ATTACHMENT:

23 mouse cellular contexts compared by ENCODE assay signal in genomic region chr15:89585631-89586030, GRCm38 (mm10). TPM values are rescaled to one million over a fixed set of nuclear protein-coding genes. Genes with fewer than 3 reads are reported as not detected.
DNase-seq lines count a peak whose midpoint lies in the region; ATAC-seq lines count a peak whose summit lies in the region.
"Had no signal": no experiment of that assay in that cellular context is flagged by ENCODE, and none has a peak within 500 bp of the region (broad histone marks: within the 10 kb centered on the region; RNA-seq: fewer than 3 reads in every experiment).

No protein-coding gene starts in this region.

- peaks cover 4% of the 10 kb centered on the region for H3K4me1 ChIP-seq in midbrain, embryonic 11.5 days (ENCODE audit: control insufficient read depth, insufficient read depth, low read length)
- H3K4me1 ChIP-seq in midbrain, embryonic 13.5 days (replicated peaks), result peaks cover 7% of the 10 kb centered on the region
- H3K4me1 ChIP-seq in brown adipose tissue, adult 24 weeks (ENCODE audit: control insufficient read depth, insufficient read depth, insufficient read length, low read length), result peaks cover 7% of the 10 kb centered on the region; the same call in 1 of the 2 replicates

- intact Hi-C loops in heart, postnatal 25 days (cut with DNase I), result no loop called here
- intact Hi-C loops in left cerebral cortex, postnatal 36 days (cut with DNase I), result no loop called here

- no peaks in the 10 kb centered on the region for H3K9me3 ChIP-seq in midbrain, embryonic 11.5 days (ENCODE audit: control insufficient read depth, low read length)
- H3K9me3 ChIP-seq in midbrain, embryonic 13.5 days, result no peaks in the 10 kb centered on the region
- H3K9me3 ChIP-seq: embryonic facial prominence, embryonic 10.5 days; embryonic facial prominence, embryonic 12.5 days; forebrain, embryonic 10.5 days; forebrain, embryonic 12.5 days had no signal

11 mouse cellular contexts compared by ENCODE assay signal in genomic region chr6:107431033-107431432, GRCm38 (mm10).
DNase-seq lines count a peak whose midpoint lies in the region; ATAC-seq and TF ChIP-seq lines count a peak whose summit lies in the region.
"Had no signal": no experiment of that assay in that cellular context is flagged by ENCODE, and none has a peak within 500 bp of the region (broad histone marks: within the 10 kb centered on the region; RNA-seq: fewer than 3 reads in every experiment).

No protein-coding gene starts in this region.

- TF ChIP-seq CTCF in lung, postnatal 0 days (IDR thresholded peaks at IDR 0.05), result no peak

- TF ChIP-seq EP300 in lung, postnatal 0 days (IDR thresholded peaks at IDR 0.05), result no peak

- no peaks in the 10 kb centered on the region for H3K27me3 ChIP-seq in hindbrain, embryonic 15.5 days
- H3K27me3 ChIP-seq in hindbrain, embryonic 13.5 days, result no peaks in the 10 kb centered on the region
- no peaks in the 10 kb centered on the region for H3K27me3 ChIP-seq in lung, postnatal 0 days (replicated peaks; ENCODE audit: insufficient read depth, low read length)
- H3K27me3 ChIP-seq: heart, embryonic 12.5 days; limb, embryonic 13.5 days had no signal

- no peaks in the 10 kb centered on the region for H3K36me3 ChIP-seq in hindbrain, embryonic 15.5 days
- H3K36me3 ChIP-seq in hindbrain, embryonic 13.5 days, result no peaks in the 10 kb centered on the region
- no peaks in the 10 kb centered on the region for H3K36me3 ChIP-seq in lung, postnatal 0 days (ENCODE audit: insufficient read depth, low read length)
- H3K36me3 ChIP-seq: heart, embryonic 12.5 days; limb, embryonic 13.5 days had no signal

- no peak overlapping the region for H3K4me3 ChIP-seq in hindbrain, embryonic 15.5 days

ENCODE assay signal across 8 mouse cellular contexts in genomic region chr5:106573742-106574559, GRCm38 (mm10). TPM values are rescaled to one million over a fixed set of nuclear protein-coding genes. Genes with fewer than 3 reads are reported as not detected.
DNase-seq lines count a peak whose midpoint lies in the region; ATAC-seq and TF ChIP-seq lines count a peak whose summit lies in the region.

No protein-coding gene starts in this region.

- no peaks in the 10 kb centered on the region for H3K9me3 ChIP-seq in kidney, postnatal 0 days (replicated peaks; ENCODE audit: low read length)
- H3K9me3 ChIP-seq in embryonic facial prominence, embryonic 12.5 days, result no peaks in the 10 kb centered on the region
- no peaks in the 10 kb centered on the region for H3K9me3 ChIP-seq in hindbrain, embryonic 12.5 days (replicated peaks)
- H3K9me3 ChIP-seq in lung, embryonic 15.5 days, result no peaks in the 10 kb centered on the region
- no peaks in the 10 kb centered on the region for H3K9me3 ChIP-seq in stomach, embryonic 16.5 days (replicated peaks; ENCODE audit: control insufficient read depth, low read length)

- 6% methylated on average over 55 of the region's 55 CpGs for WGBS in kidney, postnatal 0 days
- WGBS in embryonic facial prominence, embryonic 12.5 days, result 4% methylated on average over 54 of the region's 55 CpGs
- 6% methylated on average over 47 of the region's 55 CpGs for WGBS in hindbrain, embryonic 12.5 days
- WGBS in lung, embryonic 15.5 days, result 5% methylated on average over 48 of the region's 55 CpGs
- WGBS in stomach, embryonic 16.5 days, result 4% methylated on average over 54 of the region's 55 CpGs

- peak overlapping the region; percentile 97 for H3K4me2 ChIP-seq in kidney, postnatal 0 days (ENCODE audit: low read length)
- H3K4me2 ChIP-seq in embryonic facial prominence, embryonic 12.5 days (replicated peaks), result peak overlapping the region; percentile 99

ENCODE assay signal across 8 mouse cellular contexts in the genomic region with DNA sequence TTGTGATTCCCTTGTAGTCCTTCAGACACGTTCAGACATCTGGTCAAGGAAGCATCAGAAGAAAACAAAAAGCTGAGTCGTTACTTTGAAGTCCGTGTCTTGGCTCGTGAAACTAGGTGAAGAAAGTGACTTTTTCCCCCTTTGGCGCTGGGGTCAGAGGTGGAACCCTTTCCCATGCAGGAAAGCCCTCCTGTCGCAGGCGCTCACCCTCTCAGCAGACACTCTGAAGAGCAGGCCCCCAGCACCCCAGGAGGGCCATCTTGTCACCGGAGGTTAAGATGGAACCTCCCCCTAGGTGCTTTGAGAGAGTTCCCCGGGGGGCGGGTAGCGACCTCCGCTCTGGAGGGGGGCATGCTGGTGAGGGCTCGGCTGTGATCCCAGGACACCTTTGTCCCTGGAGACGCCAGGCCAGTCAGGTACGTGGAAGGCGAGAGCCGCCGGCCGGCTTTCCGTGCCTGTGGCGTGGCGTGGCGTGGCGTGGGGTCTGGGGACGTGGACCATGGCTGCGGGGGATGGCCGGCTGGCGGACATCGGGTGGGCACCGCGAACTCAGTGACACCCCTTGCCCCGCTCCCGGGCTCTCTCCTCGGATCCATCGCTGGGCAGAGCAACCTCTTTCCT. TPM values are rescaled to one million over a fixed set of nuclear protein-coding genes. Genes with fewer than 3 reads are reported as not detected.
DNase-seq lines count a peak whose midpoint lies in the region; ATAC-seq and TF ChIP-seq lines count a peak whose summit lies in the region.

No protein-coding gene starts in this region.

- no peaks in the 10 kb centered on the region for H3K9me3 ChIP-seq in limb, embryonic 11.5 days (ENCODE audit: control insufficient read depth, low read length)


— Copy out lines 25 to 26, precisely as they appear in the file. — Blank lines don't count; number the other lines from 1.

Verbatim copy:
- no peaks in the 10 kb centered on the region for H3K36me3 ChIP-seq in lung, postnatal 0 days (ENCODE audit: insufficient read depth, low read length)
- H3K36me3 ChIP-seq: heart, embryonic 12.5 days; limb, embryonic 13.5 days had no signal